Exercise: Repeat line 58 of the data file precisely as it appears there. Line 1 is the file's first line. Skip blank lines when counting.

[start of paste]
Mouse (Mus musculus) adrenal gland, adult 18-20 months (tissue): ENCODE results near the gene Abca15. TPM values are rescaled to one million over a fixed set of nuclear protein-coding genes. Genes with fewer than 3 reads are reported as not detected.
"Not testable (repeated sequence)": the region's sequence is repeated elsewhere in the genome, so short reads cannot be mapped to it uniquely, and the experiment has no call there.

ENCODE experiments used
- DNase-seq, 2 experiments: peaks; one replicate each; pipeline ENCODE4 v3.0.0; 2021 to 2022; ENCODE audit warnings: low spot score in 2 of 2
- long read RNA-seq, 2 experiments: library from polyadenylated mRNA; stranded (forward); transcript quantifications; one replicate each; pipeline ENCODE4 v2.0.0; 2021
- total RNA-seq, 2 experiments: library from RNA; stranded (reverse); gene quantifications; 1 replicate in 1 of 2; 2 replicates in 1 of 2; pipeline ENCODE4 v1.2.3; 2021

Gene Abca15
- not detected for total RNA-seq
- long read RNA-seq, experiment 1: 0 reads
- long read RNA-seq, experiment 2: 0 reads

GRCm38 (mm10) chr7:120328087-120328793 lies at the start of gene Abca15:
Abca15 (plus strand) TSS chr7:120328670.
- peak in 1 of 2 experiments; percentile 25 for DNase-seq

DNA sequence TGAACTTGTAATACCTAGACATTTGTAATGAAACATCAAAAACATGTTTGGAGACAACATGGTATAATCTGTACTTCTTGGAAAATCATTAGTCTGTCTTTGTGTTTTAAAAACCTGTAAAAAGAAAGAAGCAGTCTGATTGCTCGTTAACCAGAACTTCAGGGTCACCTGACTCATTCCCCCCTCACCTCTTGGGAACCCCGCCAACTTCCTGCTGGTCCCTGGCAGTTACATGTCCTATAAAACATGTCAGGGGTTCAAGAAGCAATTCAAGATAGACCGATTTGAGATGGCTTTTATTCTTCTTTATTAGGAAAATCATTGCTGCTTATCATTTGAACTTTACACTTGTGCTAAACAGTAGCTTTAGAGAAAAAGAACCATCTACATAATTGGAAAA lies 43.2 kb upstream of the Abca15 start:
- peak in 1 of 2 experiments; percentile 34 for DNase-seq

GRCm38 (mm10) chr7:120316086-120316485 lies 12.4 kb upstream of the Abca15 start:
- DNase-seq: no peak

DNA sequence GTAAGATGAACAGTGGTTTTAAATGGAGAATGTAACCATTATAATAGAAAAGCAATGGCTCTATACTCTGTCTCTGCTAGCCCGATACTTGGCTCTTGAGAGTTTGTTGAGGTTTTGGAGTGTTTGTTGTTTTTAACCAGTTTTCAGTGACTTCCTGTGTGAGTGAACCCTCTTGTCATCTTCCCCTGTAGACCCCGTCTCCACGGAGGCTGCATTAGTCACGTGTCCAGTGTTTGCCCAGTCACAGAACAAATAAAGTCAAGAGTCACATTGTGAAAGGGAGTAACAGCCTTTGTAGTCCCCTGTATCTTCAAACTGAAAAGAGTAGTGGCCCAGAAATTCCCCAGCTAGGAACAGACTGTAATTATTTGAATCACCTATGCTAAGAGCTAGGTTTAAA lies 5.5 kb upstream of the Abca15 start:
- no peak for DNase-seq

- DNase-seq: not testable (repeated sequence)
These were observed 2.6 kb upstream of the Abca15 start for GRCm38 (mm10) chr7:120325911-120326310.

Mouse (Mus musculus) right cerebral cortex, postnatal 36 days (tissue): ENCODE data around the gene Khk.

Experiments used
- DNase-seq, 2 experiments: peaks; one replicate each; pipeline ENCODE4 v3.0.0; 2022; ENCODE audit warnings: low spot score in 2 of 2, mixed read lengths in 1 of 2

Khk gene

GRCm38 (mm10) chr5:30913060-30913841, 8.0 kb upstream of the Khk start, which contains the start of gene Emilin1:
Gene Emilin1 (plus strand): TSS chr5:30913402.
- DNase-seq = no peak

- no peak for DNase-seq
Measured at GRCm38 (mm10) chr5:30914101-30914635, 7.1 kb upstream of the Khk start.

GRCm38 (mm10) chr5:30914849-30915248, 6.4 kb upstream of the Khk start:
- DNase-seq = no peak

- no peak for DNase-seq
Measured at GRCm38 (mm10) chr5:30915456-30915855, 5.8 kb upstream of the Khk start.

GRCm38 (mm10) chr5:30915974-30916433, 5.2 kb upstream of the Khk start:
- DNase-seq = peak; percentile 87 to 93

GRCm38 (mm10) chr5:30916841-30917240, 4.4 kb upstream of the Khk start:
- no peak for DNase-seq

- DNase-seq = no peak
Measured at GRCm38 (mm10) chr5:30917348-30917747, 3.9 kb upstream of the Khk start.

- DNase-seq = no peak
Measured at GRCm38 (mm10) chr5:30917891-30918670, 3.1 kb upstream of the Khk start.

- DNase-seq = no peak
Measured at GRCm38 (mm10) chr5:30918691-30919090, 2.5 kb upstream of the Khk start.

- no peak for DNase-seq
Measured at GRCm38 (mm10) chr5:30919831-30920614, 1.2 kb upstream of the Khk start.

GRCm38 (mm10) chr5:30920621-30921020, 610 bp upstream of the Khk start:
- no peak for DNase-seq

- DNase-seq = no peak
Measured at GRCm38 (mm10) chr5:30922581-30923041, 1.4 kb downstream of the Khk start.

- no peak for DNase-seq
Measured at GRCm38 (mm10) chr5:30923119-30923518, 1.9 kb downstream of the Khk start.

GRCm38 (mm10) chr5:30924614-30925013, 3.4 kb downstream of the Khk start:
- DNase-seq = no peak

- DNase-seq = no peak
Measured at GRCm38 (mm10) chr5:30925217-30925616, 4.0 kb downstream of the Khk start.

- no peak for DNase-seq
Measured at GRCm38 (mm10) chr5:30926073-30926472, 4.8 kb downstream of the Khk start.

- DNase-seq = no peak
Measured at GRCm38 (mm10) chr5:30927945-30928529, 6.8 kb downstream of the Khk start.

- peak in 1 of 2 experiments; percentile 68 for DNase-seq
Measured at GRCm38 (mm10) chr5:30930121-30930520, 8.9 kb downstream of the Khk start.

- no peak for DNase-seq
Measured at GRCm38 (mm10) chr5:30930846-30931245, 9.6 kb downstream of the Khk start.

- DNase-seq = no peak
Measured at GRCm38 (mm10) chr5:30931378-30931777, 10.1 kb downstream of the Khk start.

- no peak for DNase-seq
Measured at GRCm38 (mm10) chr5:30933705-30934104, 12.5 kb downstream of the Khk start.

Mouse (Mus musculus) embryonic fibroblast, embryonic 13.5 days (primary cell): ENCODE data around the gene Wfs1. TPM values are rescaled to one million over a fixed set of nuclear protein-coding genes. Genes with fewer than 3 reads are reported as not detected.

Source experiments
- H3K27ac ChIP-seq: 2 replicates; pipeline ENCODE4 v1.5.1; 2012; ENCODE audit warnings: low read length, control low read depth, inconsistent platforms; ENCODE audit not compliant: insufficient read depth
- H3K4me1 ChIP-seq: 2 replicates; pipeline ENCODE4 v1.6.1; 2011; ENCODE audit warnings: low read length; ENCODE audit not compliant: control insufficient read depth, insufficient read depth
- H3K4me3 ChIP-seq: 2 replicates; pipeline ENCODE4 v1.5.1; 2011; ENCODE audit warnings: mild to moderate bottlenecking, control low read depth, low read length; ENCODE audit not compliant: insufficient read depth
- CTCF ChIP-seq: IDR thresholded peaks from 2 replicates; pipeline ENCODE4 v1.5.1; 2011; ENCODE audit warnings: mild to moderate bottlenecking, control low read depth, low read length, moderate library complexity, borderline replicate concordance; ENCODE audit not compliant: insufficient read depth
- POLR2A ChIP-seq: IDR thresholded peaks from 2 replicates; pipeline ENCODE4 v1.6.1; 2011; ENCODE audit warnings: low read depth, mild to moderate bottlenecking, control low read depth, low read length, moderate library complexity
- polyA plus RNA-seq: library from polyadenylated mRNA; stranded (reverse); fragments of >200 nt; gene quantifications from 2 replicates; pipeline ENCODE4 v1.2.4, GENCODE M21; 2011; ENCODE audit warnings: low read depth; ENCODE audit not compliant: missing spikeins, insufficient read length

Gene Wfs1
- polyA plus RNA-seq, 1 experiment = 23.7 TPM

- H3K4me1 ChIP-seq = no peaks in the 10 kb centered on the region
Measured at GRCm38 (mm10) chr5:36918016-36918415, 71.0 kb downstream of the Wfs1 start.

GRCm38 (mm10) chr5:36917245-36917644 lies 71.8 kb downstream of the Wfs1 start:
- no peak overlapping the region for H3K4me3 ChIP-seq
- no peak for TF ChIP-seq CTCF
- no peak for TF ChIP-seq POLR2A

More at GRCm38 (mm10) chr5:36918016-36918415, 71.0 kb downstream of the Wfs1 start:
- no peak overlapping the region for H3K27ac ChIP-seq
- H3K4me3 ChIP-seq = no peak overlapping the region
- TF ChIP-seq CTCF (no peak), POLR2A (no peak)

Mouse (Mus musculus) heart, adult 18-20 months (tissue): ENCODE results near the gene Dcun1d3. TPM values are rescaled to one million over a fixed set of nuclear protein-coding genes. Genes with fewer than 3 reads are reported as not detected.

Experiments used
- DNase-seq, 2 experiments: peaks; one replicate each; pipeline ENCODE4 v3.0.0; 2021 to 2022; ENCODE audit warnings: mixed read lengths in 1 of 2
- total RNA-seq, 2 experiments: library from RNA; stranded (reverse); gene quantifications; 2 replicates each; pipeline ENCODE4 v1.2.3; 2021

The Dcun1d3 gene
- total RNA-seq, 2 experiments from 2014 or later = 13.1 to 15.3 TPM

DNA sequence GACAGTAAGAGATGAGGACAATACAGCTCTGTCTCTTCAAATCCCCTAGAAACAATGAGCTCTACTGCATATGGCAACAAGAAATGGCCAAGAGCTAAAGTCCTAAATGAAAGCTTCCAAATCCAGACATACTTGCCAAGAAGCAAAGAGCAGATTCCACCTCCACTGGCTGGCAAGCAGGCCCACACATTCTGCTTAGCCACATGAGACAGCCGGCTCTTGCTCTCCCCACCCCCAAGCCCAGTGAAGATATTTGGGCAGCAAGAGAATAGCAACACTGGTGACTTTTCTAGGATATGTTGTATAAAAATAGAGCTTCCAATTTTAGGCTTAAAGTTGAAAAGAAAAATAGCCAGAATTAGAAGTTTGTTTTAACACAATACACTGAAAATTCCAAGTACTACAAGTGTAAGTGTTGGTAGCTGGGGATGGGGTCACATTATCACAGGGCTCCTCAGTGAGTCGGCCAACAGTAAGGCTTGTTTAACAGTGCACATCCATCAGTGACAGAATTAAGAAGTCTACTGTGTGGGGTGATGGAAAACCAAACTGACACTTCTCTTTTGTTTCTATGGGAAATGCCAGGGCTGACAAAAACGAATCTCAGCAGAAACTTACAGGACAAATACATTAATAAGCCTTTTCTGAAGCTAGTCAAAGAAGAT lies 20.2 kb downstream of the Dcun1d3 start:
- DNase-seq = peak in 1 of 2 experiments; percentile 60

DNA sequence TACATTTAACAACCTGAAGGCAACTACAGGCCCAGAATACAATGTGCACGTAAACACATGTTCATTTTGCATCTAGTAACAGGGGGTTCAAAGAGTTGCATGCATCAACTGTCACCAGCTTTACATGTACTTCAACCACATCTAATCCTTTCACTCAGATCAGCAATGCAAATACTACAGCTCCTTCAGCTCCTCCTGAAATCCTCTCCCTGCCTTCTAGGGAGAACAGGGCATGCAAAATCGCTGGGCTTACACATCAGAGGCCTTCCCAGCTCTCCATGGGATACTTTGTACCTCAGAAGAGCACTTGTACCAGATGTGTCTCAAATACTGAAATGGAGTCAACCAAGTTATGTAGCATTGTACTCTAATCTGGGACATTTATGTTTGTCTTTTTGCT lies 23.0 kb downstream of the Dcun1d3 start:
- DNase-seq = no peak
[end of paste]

Measured at GRCm38 (mm10) chr5:30926073-30926472, 4.8 kb downstream of the Khk start.